Reuters reported that Johnson & Johnson has been ordered by a court to pay a teenager $63 million, combined with interest and they payment to her parents it totals $109 million. This comes after a court battle close to six years long after the family filed the law suit.
Samantha Reckis was given children's Motrin, which uses ibuprofen as the main ingredient, by her mother when she was seven. What happened next is any parent's nightmare; she suffered rare side effects that caused 90 percent of her skin to fall off and her to go blind. The syndrome is called toxic epidermal necrolysis, and is rare, but a known side effect in children taking ibuprofen.
After she was rushed to the hospital doctors had to drill a hole in her skull to relieve pressure and the resulting damage from the drug reaction led to chronic short term memory loss.
Additionally, the adverse reaction destroyed much of Samantha's lungs, resulting in a loss of 80 percent of her lungs breathing capacity.
The disease is called Steven Johnson Syndrome.
Her parents, both engineers with doctorates, wouldn't have given her more Motrin if the drug had warnings that, in rare circumstances, life-threatening allergies can develop, their lawyer told the court.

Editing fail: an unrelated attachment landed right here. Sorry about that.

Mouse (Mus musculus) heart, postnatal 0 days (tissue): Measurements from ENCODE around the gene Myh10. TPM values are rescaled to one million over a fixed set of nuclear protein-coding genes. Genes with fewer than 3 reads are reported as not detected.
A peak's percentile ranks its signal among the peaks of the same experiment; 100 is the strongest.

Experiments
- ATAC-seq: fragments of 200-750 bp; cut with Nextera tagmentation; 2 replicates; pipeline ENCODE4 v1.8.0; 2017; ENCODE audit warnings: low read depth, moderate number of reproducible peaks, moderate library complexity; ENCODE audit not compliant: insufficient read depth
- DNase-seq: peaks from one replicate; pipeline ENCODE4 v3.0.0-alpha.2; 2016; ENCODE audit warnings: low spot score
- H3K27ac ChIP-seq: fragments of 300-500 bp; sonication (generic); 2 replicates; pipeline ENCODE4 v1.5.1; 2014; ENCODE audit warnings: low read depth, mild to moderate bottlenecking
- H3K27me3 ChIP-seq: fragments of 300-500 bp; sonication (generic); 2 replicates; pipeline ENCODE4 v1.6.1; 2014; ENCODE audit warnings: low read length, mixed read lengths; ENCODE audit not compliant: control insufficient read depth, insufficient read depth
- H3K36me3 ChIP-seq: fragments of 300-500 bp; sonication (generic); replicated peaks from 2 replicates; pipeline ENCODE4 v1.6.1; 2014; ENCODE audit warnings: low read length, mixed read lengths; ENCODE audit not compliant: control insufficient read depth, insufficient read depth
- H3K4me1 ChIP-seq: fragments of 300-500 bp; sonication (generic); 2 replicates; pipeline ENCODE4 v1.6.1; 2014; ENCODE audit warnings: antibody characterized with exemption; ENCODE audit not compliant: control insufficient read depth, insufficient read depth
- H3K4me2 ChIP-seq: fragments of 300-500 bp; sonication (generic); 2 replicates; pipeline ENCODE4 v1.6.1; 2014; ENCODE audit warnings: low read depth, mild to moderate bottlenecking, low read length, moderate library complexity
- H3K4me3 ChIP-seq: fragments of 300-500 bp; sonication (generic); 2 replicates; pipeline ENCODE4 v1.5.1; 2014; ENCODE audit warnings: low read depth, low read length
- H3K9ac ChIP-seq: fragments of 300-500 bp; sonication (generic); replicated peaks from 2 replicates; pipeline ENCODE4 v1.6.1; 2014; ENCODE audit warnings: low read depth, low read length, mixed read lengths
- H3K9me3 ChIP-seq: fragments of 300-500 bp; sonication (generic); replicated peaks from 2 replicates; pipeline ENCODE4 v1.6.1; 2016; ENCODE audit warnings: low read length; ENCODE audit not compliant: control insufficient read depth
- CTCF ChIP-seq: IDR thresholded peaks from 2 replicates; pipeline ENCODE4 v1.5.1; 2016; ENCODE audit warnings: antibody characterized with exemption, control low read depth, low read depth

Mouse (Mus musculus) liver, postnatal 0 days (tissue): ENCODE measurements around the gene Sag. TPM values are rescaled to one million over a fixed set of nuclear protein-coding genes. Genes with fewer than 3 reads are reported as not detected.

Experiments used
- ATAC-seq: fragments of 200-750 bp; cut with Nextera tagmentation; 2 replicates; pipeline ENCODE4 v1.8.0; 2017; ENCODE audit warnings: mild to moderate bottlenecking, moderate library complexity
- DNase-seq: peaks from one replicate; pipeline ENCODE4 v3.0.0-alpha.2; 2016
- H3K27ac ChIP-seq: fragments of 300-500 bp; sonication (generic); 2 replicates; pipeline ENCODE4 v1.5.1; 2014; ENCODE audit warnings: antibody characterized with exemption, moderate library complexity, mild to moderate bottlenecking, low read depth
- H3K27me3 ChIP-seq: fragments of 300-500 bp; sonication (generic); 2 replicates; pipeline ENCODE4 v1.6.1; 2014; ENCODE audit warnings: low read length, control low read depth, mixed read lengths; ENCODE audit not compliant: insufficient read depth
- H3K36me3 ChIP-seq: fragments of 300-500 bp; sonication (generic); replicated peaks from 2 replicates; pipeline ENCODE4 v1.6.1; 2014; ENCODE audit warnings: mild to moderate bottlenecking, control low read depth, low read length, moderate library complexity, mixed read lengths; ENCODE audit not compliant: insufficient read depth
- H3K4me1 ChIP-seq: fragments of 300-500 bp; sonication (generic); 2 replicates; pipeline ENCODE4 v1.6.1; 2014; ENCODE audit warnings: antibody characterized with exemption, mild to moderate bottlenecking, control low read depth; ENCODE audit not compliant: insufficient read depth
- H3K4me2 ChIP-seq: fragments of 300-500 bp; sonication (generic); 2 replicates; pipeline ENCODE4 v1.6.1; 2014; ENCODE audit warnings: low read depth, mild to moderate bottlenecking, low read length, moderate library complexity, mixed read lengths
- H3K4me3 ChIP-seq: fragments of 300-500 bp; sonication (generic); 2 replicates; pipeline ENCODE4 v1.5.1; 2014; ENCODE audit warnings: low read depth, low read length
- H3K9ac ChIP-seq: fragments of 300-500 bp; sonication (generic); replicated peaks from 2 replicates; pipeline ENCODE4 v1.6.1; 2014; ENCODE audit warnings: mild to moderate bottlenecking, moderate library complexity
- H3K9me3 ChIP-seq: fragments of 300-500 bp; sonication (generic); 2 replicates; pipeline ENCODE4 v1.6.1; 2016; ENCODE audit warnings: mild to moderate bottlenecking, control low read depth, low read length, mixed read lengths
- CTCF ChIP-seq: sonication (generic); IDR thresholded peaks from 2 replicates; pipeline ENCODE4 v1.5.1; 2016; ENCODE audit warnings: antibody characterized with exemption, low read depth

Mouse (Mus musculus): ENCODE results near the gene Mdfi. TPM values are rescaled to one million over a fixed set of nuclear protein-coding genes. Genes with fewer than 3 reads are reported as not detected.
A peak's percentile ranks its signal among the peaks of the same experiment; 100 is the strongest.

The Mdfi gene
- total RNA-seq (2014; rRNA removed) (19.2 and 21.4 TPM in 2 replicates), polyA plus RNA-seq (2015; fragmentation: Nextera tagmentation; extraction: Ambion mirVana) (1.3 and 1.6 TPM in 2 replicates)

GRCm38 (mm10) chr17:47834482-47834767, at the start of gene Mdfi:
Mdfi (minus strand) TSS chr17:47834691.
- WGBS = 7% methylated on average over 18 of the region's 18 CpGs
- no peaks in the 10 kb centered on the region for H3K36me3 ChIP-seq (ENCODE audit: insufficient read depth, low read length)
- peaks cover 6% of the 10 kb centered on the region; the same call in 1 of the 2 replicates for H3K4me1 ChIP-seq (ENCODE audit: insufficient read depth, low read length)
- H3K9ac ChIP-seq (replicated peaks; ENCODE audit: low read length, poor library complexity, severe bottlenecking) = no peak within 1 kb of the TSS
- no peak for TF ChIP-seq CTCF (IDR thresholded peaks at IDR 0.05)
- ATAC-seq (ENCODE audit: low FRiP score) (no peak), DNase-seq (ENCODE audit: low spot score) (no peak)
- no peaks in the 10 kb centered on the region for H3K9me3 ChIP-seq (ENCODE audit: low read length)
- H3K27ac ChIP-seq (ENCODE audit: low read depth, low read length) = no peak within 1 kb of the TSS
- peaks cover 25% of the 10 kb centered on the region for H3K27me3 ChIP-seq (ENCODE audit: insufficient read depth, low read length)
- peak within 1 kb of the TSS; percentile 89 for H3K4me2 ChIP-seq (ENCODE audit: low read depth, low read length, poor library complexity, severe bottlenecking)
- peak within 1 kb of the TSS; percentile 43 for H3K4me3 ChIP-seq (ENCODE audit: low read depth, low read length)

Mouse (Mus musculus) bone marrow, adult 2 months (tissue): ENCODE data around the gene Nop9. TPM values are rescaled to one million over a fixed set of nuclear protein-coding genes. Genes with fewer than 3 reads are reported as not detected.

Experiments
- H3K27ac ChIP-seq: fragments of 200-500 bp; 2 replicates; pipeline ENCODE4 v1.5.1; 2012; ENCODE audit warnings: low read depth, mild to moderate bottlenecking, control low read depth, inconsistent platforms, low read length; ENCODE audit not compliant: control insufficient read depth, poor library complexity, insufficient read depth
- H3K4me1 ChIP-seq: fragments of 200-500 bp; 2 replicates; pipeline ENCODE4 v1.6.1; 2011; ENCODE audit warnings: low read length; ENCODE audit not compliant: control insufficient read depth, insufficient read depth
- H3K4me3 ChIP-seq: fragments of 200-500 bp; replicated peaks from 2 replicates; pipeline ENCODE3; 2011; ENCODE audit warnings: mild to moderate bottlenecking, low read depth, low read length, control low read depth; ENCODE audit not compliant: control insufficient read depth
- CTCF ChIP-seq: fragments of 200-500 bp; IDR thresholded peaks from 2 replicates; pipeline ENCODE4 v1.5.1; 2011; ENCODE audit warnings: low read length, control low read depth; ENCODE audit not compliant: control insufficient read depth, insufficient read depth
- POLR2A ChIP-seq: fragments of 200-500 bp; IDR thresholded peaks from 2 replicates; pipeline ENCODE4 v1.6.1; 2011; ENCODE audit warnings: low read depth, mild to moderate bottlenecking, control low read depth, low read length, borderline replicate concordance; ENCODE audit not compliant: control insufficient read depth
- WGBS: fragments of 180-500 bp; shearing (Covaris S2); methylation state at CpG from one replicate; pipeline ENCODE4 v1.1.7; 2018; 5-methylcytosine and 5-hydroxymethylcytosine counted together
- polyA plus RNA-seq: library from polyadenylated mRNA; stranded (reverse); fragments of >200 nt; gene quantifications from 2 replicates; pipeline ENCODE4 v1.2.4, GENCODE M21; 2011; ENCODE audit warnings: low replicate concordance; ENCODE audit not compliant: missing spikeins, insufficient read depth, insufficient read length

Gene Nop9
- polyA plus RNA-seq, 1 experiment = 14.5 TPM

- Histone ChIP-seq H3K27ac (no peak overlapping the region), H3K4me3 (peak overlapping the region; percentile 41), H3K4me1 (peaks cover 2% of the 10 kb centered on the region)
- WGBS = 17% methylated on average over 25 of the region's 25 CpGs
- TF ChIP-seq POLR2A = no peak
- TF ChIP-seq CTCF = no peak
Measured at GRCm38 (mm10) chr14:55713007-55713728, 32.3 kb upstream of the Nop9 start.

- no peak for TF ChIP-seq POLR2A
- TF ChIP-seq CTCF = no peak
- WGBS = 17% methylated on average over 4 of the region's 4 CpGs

The lawsuit alleged that J&J did not properly label the Motrin and warn people that it could cause potentially life threatening conditions. Once the trial made it to court, it only took five weeks for the jury to award the family a total of $109 million in compensation.
The McNeil unit of Johnson & Johnson Services Inc., which is based in New Brunswick, N.J., said was considering further legal actions because it did not agree with the verdict..
"The Reckis family has suffered a tragedy, and we sympathize deeply with them," it said in a statement.
The company defended Children's Motrin by saying that it was "labeled appropriately" and when used as directed is "a safe and effective treatment option for minor aches and pains and fever."
"A number of medicines, including ibuprofen, have been associated with allergic reactions and as noted on the label, consumers should stop using medications and immediately contact a health care professional if they have an allergic reaction," it said in the statement.